Economist predicts prolonged trade war

Economist says no end in sight for US / China trade war


A leading economist predicts the US / China trade war to drag out until at least next year's US elections.

Erik Norland, CME Group executive director, expects the trade war to drag on for some time yet.

Erik Norland, CME Group executive director, expects the trade war to drag on for some time yet.

A SENIOR official with the world's leading derivatives marketplace, the CME Group, predicts the escalating trade war between the US and China will drag on at least until next year's US presidential elections.

London-based Erik Norland, CME Group executive director and senior economist, said there was little to gain for either side from a compromise.

"I would not be looking for a resolution before the US elections (in 2020)," Mr Norland said during a recent visit to Australia for the Australian Grains Industry Conference (AGIC).

"I don't think either President Trump or Xi Jinping would be happy to accept the loss of face from backing down so this one could drag out for some time yet," Mr Norland said.

World markets are reacting anxiously to the ramping up of the war between the two heavyweight economies of the planet.

Wall Street this week recorded its worst trading day of the year, while locally the Aussie dollar is at close to decade lows against the US dollar, reflecting our exposure to the Chinese economy.

Last week President Trump announced a widening of tariffs on imports from China with a host of products slapped with 10pc duties, while in retaliation the Chinese government devalued its international currency, the yuan, making it more competitive as an exporter.

The yuan has dropped to its lowest levels against the US dollar in a decade, crucially below the 7 yuan per US dollar accepted as a benchmark.

On the agriculture front, China has stopped buying US farm products.

However, Mr Norland said the impact of the trade war may be overstated.

He pointed to data showing even at worst case scenarios of 25pc tariffs, impact on key macro-economic factors such as Chinese grtowth and US consumer price index (CPI) would be influenced by less than half a percentage point.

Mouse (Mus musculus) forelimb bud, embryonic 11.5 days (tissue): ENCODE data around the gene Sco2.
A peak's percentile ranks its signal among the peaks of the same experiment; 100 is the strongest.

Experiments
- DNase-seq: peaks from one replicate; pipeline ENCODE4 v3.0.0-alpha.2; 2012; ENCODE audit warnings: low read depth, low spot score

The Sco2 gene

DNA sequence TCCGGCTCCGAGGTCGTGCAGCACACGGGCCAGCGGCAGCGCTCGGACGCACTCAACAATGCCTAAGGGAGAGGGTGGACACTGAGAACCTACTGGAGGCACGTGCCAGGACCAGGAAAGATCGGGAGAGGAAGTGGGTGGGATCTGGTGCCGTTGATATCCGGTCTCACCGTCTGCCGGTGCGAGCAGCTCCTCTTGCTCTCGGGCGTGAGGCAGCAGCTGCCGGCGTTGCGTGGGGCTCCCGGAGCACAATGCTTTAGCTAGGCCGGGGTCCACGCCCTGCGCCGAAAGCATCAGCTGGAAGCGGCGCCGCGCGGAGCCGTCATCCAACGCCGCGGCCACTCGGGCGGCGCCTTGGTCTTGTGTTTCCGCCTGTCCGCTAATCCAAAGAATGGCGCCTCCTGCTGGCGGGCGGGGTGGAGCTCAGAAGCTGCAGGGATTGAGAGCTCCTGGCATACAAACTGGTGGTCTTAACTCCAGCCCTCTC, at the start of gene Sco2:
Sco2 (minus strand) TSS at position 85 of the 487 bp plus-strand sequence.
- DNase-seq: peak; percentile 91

"The markets by and large will have bigger fish to fry, monetary policy and debt are much bigger concerns."

Peter McMeekin, Grain Brokers Australia, said US had an advantage as it imported more goods from China than China did from the US, but on the other hand, China controls the rare earth market, critical for electronic devices.

Mr McMeekin said US soybean farmers were among those feeling the tariffs the worst, with volumes of exports to China almost 80pc down on the three year average at around 6 million tonnes.

However, Mr Norland said this would not necessarily see the key soybean producing states across America's mid-west pull their support for President Trump.

"It is not as simple as just what the farmers want, states such as Michigan also have very strong manufacturing sectors which are in favour of the trade sanctions.

"In other states further to the west and south where there is more ranching, which is also not favoured by the sanctions, there is probably more opposition to Mr Trump's position, but it is far too complex to simply sum up in a couple of sentences."

Mr Norland also said the tax gathered from the sanctions was being funnelled through to support agricultural-based programs.

"A lot of the tariff earnings are going back into agriculture so Mr Trump is also keeping sections of the farm lobby onside this way as well."

Mr Trump has launched a support package for farmers impacted by the trade war of a whopping $A16 billion.


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